Dentists often receive samples of home dental care products such as toothpaste, which are of negligible value; somewhat ironically, dentists in a television commercial will often state that they get these samples but pay to use the sponsor's product.
In legal situations, lawyers, judges, and others with power may be subject to bribery or payoff for making a decision that benefits someone willing to pay for favours. Operation Greylord revealed that bribery was rampant in the bench and bar community of Chicago in the early 1980s. In Jagdeo Singh v The State of Trinidad and Tobago (2005) UKPC 35, the Privy Council considered the conviction of a lawyer retained to represent a drug trafficker. It appeared that the client wished the lawyer to secure his release on bail by any means, including the bribery of the magistrate, the prosecutor, and any other public officer who might help. It was not suggested that the lawyer had ever made an improper approach to any public officer. However, in a complicated police operation, the lawyer was paid the large fee he had asked for. There was no doubt that the client and his agent had intended a part of that money to be used "corruptly" and would be liable. In Cooper v Slade (1858) 6 HLC 746, a case which concerned the bribery of voters under the Corrupt Practices Prevention Act 1854, Willes J. said, at p 773:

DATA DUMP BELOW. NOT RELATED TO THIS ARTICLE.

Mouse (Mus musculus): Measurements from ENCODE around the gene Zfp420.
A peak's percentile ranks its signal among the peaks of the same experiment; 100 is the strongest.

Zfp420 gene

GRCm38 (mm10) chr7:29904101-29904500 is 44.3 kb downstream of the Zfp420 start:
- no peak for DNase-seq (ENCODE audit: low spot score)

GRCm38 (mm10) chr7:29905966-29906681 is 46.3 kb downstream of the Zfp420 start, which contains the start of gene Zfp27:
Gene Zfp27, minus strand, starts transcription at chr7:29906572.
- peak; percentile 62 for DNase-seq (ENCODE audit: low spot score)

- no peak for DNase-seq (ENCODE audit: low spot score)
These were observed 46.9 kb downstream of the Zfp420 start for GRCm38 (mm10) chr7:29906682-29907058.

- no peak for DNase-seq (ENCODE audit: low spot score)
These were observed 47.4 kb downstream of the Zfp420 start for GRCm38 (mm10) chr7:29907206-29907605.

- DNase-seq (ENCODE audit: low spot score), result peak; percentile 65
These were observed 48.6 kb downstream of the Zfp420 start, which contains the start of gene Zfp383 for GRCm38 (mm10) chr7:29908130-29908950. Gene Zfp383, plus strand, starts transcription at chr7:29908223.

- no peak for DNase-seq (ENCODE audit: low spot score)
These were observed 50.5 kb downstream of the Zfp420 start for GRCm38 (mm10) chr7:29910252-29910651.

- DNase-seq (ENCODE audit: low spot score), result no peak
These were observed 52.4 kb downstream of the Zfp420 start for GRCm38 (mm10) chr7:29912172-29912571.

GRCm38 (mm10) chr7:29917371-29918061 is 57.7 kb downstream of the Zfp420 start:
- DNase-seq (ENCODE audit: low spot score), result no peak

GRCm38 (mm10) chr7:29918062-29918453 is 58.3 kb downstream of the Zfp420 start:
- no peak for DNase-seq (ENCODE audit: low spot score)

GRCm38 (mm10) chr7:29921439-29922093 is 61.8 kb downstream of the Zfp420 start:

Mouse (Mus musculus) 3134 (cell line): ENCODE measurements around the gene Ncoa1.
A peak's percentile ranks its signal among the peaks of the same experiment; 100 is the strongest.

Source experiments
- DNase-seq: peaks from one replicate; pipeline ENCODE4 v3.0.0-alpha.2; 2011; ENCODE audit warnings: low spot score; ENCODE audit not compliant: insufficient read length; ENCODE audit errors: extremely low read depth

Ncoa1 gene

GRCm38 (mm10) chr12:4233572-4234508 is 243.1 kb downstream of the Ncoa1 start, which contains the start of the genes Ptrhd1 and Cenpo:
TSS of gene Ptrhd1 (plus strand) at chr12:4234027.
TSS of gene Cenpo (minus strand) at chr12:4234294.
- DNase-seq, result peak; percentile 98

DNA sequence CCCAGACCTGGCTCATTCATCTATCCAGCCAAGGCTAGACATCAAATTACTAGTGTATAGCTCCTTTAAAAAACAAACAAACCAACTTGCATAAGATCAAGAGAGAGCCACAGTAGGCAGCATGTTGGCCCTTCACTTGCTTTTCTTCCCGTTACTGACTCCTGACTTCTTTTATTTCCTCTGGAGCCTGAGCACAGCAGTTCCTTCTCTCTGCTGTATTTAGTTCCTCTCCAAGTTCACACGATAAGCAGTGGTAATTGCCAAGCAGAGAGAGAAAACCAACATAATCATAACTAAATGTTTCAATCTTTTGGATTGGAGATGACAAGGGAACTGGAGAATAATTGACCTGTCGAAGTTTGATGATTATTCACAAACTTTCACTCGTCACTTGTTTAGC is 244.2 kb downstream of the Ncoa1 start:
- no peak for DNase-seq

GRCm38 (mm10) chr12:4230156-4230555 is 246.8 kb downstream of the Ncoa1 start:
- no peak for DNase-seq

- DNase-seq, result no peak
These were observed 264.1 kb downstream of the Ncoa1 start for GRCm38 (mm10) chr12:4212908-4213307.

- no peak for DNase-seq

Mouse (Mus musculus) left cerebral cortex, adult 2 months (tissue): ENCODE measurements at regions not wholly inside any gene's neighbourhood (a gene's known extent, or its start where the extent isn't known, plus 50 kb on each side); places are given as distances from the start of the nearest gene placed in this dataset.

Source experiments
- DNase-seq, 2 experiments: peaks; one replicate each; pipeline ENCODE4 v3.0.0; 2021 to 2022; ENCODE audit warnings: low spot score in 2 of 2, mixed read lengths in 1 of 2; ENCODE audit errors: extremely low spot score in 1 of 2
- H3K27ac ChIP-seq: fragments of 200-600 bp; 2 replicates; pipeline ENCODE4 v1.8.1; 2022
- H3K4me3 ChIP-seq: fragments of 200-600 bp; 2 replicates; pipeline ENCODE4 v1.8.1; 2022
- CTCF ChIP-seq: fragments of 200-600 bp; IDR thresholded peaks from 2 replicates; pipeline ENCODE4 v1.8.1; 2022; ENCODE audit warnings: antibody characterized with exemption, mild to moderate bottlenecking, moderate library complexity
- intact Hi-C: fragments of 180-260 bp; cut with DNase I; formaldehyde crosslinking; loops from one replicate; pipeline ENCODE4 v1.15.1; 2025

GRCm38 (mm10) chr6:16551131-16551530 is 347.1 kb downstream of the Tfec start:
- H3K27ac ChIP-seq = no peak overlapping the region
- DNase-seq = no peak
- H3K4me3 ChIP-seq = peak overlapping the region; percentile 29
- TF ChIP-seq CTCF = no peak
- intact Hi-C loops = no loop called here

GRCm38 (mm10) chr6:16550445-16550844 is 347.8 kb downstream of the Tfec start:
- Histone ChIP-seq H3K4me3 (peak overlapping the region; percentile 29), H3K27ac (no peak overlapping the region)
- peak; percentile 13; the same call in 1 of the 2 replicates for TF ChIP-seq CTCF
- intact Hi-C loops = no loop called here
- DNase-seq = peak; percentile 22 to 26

- "I think the word 'corruptly' in this statute means not 'dishonestly', but in purposely doing an act which the law forbids as tending to corrupt voters, whether it be to give a pecuniary inducement to vote, or a reward for having voted in any particular manner. Both the giver and the receiver in such a case may be said to act 'corruptly'."